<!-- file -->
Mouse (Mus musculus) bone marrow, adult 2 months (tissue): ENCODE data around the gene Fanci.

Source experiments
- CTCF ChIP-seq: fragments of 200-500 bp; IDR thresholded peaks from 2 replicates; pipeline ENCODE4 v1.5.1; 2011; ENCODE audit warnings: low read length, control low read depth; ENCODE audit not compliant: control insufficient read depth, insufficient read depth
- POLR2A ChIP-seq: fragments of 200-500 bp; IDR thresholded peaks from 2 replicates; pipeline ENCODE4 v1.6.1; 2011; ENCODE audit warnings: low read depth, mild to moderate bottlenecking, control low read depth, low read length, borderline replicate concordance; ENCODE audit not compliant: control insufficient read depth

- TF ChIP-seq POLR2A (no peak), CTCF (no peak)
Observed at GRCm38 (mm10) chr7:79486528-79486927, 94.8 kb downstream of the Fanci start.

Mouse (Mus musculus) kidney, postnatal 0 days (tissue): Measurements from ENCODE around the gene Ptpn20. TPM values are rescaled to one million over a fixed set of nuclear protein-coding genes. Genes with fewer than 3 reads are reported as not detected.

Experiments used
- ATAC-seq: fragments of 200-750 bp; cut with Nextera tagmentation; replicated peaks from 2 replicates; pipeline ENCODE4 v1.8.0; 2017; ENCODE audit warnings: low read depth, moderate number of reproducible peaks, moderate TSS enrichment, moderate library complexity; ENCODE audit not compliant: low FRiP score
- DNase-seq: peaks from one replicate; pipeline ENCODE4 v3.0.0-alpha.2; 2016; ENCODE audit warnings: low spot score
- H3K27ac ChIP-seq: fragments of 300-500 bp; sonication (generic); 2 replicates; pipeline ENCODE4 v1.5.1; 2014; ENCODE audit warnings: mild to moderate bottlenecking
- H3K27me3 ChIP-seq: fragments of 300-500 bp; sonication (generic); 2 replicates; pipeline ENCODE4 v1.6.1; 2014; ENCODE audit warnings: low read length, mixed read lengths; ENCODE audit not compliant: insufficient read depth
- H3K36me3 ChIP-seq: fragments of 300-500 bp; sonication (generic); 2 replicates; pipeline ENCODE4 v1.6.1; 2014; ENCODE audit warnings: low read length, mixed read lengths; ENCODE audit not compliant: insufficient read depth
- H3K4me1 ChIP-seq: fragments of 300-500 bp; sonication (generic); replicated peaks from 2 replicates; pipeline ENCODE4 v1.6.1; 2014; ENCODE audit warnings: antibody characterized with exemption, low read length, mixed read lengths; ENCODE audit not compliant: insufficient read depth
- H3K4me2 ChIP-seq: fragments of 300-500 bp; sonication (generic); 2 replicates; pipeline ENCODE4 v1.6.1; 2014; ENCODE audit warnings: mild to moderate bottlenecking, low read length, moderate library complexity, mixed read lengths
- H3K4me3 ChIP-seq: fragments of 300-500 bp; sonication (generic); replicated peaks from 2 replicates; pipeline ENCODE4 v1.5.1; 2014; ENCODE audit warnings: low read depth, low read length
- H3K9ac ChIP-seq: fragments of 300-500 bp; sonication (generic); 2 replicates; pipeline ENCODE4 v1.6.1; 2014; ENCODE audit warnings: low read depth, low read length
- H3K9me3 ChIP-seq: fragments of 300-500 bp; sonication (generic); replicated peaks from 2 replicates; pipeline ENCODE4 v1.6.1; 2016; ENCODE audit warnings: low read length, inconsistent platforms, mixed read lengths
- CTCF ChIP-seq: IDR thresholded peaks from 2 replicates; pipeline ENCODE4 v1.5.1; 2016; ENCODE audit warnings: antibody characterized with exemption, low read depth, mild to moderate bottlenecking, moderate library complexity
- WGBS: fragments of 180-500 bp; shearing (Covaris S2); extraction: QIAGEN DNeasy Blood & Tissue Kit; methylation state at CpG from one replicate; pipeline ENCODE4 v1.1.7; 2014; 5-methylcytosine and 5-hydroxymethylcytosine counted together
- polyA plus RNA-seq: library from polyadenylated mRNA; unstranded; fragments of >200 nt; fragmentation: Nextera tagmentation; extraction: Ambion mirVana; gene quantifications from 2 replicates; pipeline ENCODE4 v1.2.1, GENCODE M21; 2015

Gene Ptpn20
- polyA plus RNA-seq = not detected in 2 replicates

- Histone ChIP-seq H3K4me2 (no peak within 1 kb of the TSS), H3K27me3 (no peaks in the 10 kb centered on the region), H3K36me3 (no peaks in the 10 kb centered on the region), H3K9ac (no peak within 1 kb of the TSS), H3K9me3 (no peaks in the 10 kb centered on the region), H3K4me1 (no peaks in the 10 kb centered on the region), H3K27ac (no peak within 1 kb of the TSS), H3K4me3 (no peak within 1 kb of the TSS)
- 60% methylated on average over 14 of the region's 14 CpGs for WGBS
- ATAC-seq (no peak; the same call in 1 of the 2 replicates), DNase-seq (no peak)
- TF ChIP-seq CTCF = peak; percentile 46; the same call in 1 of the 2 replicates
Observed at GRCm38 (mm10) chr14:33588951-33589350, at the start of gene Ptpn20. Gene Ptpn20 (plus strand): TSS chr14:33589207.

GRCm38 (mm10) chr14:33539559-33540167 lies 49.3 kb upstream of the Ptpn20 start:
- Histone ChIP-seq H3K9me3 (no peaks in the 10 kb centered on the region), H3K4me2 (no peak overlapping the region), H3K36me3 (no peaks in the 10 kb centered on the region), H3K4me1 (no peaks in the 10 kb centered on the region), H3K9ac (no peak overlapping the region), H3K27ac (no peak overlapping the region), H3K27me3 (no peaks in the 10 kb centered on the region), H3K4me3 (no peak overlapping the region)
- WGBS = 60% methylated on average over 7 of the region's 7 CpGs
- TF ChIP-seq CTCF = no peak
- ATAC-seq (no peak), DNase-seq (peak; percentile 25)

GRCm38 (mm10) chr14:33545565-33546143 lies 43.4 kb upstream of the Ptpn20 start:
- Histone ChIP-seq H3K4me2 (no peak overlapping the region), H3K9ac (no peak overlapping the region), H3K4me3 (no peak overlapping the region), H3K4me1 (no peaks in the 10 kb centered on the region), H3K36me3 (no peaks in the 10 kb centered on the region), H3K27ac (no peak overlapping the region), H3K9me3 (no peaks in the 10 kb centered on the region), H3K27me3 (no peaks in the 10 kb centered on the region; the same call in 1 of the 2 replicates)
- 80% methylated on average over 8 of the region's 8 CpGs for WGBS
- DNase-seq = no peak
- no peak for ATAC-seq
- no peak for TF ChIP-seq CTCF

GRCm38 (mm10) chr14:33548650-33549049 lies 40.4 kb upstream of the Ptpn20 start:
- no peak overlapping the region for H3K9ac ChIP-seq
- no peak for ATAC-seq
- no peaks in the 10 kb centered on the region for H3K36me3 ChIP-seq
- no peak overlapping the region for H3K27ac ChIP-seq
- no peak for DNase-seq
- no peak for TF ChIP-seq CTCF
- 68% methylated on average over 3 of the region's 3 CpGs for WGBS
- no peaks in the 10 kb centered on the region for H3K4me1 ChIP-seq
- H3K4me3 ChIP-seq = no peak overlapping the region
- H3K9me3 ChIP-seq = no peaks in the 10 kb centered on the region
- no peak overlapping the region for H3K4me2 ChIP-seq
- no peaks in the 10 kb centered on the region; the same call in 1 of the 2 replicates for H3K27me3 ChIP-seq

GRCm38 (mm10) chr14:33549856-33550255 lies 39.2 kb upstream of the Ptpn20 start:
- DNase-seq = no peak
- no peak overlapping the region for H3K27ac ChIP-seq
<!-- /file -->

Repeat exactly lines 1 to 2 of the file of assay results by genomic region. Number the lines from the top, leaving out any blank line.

Mouse (Mus musculus) bone marrow, adult 2 months (tissue): ENCODE data around the gene Fanci.

Source experiments